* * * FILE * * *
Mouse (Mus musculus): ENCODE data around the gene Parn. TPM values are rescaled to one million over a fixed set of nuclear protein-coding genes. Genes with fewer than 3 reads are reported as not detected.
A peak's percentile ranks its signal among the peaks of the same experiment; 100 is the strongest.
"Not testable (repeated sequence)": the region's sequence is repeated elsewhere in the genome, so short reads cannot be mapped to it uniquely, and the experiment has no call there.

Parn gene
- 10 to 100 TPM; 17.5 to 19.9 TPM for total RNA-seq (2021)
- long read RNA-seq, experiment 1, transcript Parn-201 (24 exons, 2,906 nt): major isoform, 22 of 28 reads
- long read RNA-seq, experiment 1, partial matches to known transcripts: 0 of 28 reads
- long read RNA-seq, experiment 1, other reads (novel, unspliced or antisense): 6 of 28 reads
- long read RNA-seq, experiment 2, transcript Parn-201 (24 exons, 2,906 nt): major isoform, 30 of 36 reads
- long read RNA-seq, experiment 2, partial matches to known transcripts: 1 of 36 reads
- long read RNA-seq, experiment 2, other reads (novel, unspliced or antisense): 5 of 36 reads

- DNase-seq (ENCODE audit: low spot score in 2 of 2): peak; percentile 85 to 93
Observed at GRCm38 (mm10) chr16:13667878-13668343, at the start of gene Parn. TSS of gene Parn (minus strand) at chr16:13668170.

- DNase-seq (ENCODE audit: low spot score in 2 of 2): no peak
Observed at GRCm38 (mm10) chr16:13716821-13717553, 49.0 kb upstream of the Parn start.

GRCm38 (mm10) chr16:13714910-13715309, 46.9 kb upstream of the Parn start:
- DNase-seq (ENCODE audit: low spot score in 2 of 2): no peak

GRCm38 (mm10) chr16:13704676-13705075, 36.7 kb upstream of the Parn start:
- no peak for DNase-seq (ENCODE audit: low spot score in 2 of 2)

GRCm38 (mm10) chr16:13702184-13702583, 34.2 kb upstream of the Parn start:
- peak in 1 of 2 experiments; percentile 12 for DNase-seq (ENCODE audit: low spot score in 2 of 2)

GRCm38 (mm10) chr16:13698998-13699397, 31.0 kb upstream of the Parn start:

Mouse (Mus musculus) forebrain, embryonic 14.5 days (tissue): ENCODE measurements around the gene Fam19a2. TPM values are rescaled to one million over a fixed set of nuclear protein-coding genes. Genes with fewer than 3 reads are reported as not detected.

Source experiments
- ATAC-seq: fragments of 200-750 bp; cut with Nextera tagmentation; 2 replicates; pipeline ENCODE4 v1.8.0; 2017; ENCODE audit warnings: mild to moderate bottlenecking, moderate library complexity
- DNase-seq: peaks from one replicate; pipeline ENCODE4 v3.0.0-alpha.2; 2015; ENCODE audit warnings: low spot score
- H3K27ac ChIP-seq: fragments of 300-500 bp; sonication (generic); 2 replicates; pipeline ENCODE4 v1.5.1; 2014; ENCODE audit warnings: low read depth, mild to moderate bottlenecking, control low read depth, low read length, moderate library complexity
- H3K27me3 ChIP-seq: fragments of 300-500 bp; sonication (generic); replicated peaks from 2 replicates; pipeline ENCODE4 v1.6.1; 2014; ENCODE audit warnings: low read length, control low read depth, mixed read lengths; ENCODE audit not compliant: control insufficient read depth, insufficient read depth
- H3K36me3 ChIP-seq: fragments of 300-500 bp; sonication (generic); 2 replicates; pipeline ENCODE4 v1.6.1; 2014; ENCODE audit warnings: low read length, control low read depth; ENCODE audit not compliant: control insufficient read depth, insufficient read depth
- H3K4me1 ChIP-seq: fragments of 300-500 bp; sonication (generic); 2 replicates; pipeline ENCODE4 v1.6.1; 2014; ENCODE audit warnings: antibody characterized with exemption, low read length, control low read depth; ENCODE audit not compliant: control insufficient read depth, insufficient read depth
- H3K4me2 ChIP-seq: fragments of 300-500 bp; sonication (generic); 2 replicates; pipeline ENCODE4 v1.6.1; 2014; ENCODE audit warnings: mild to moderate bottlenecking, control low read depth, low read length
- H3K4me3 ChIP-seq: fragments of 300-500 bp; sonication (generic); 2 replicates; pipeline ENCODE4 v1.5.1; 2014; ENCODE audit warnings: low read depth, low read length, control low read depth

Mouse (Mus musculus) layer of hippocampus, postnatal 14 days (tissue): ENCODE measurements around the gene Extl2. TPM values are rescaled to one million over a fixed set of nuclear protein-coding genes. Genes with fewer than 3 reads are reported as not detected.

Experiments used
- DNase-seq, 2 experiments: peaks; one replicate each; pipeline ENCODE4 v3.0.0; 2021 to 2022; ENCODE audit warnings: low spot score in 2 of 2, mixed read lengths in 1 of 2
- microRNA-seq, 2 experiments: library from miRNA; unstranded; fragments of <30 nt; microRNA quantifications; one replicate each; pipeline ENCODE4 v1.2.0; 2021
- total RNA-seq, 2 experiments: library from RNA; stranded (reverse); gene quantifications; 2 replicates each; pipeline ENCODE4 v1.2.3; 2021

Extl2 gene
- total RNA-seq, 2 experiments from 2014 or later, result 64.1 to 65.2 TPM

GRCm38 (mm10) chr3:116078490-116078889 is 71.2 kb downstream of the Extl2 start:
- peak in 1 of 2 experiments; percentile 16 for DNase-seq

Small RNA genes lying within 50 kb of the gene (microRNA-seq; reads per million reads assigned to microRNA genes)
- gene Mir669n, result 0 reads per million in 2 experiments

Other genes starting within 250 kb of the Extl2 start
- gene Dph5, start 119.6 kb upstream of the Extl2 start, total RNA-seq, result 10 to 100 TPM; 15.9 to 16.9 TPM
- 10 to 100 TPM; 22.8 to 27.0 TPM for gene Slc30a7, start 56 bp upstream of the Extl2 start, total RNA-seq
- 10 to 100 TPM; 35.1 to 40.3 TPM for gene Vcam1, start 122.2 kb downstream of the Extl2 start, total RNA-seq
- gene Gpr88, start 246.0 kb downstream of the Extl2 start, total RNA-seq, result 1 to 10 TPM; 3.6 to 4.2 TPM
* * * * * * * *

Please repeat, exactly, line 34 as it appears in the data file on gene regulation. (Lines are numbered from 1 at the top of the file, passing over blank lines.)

Experiments used